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Lean Fall Stand: A Novel de Jon Mcgregor

Lean Fall Stand: A Novel (edição: 2021)

de Jon Mcgregor (Autor)

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468444,368 (4.19)5
Título:Lean Fall Stand: A Novel
Autores:Jon Mcgregor (Autor)
Informação:Catapult (2021), 288 pages
Coleções:Sua biblioteca

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Lean Fall Stand de Jon McGregor


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Mostrando 1-5 de 7 (seguinte | mostrar todas)
Lean Fall Stand by Jon Mcgregor is a highly recommended novel of an unforeseen accident and the struggle of recovery.

Robert 'Doc' Wright is a 33-year veteran technician at Station K in the Antarctic who arrives there with two postdocs geographic researchers, Thomas and Luke. When Thomas wants to take some pictures they make the disastrous choice to bend the rules, heading out without sat-phones and separate. When a blinding storm quickly rolls in, they are struggling to contact each other. It is at this point that Robert/Doc has a stroke and is unable to walk or communicate. Anna, Robert's wife flies from England down to Chile where he has been hospitalized. Robert, who cannot communicate, is unable to tell anyone what happened. Anna, who is an academic researcher studying climate change, has to set her work aside to become a caregiver.

The narrative is told in three parts: Lean, Fall, and Stand. Lean is the beginning of the novel, at the research station and the accident. Fall and Stand switch to Anna's new overwhelming and thankless role as caregiver to her husband who cannot convey his thoughts or needs. His basic care and therapy takes over Anna's life. Rather than the struggle for survival in the harsh Antarctic, the fight is for survival after a stroke and for caring for a stroke survivor. It is a sad tale that moves incrementally and slowly toward hope.

The choice on presenting some of the story through a stream-of consciousness style captures both Roberts broken language struggles due to the aphasia and Anna's endless tasks required to care for him. There is a lack of strong character development that held back some of the connection that might have otherwise been present for the characters. If you have ever known anyone recovering after a stroke, it might help you engage more completely with the characters.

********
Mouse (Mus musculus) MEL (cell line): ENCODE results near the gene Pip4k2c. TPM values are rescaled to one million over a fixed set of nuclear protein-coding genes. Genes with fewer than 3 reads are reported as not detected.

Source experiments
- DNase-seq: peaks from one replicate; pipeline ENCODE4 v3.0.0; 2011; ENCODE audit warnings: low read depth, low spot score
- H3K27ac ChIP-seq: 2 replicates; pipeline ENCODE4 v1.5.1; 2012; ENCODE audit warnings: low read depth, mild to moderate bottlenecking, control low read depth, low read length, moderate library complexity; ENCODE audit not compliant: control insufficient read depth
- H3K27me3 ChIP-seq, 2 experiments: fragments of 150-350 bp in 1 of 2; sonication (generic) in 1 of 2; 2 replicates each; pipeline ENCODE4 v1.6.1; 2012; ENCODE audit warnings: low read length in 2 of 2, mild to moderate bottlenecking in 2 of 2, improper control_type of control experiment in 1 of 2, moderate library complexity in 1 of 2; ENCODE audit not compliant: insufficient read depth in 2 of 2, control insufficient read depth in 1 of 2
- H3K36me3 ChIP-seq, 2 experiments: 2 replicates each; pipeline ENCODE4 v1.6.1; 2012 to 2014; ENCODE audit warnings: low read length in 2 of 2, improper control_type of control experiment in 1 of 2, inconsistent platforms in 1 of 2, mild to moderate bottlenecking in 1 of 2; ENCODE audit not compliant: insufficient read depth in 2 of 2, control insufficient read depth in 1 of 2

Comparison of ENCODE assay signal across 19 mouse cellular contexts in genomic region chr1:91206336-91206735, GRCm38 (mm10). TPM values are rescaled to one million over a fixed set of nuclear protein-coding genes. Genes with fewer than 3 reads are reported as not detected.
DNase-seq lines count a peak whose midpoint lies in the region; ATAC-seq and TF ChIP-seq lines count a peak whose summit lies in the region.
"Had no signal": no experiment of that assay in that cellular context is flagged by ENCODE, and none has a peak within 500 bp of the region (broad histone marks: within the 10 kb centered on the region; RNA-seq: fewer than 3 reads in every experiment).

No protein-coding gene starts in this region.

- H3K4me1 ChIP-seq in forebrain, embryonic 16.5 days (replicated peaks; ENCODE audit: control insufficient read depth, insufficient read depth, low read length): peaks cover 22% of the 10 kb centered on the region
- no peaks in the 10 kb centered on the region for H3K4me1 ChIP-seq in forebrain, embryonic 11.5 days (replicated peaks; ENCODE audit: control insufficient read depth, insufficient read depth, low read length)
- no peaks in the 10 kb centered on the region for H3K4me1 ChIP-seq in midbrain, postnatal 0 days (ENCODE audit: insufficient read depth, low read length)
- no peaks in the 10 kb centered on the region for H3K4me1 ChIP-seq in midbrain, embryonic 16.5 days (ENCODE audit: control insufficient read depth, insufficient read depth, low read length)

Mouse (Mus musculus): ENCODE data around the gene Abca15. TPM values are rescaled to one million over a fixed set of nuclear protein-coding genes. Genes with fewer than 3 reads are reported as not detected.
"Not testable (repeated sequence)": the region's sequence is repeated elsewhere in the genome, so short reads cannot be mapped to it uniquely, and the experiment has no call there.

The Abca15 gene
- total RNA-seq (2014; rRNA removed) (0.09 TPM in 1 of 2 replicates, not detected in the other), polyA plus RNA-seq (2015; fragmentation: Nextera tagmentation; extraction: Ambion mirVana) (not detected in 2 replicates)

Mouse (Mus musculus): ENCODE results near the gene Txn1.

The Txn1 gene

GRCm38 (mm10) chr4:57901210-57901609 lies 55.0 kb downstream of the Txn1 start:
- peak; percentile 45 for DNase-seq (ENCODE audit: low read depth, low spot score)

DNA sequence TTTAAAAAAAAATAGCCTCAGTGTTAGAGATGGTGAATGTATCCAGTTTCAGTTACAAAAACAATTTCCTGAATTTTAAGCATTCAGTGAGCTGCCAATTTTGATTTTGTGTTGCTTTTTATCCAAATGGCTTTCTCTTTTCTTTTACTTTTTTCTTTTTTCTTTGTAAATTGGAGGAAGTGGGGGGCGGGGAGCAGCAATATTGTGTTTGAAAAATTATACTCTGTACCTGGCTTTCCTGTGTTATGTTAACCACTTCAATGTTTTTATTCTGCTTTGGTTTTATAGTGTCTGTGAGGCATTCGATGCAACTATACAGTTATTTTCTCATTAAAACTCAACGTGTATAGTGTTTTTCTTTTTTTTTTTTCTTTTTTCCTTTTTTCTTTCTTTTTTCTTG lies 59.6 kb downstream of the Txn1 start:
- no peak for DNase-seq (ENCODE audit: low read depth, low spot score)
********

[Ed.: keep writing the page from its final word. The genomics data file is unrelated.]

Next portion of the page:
This is a subdued, delicate novel that portrays the struggles of care and recovery with the same focus as surviving any battle. While I appreciated much of the novel, The lack of real connection with the characters and the repetition of Robert's struggles with his speech held me back a little.

Disclosure: My review copy was courtesy of Catapult.
https://www.goodreads.com/review/show/4241317508 ( )
  SheTreadsSoftly | Sep 16, 2021 |
McGregor’s take on this novel resembles one he has used before. The reader begins with what appears to be genre fiction, but eventually finds himself following a community engaged in more quotidian pursuits. His goal and, indeed, his gift, is the portrayal of messy everyday human and natural landscapes. In this instance, high adventure in Antarctica morphs into an examination of what it is like to be and to care for a stroke victim.

Here, his intention is to capture the nuances of communication. He does this remarkably well by exploring instances when words fail. Robert “Doc” Wright, a skilled Antarctica hand, suffers a stroke while conducting field work with two young scientists during a harrowing storm where modes of communication breakdown. Doc’s stroke results in aphasia. With that as his launching pad, McGregor takes a deep dive into what it takes to survive the loss of speech. The heroes are no longer Antarctic explorers, but instead become caregivers and therapists. His subtle theme becomes how communication is more nuanced than just recalling words and ordering them to make sense. In the face of aphasia, the afflicted are urged to employ alternative means to communicate their ideas.

The detachment, threat and inaccessibility of Antarctica — “that cold pure blessing of silence” — serves as an apt counterpoint to what happens back in Cambridge. As the consummate capable loner, Doc Wright finds himself totally dependent on his wife. Anna, a successful research oceanographer, is a person who cherishes her career and the time on her own Doc’s extended assignments in Antarctica provide. She never wanted to be one of those women who accepted a lesser career in support of her family. “I don’t want to be a carer,” she says at one point. “I never even really wanted to be a wife.” Her grit, frankness and determination easily make her the most interesting character in the novel.